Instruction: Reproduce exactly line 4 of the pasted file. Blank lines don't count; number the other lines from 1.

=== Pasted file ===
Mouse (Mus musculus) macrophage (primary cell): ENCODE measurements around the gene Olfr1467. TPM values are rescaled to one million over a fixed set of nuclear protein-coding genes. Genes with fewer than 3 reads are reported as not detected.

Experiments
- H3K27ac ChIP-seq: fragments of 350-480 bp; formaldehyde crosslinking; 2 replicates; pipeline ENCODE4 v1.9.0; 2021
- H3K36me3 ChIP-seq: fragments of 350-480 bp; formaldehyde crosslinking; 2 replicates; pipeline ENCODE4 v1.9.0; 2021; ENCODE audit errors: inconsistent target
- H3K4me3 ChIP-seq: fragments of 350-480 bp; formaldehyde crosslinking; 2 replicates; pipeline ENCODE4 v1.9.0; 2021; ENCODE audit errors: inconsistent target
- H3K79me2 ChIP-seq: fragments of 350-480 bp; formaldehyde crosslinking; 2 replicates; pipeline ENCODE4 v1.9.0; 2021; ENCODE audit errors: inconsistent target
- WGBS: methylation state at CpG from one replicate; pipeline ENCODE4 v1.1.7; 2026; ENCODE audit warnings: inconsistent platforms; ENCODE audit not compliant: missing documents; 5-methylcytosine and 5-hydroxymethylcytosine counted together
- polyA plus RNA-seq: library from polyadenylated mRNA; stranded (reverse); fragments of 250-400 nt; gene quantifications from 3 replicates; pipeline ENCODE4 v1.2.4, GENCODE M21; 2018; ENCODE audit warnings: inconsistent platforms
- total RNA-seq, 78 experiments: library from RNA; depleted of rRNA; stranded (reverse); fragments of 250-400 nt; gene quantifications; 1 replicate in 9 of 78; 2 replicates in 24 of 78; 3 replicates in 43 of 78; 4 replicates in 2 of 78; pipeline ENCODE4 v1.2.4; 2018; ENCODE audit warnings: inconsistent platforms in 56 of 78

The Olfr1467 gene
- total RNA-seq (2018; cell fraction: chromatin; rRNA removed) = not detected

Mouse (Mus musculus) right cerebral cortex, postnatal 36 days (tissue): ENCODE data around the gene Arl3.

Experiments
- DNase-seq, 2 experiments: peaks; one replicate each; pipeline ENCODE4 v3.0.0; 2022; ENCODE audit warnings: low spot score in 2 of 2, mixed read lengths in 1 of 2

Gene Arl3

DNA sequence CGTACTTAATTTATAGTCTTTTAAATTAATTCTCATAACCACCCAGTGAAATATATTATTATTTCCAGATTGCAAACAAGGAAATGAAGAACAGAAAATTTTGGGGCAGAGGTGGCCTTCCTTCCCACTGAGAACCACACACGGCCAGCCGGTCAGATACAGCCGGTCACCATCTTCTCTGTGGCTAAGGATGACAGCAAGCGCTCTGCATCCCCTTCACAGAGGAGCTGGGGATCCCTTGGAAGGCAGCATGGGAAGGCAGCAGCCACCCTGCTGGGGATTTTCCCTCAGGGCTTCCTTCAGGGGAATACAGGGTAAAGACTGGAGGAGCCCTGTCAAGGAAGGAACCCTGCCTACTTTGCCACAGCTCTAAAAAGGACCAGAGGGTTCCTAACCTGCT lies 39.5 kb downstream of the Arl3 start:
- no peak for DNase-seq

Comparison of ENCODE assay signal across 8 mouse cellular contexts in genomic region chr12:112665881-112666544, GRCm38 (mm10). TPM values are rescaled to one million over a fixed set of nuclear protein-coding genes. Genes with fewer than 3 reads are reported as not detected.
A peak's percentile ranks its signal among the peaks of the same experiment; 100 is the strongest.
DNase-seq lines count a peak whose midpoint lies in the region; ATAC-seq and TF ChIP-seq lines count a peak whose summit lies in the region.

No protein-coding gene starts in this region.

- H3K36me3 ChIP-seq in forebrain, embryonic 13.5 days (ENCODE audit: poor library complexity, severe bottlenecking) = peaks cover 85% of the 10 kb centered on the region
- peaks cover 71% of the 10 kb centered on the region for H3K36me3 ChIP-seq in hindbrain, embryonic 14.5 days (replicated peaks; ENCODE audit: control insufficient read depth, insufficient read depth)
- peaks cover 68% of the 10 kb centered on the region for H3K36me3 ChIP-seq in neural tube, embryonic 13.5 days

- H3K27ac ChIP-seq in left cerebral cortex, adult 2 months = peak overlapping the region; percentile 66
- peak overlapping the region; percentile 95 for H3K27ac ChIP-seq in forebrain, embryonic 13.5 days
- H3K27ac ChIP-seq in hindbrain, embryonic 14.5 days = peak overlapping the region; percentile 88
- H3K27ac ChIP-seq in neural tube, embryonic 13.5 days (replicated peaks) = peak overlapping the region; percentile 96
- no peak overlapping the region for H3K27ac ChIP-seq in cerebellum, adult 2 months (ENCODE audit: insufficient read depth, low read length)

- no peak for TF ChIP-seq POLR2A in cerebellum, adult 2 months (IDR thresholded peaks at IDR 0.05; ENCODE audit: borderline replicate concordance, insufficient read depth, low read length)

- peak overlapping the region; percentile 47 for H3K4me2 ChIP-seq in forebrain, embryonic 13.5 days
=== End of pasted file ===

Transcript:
- H3K36me3 ChIP-seq: fragments of 350-480 bp; formaldehyde crosslinking; 2 replicates; pipeline ENCODE4 v1.9.0; 2021; ENCODE audit errors: inconsistent target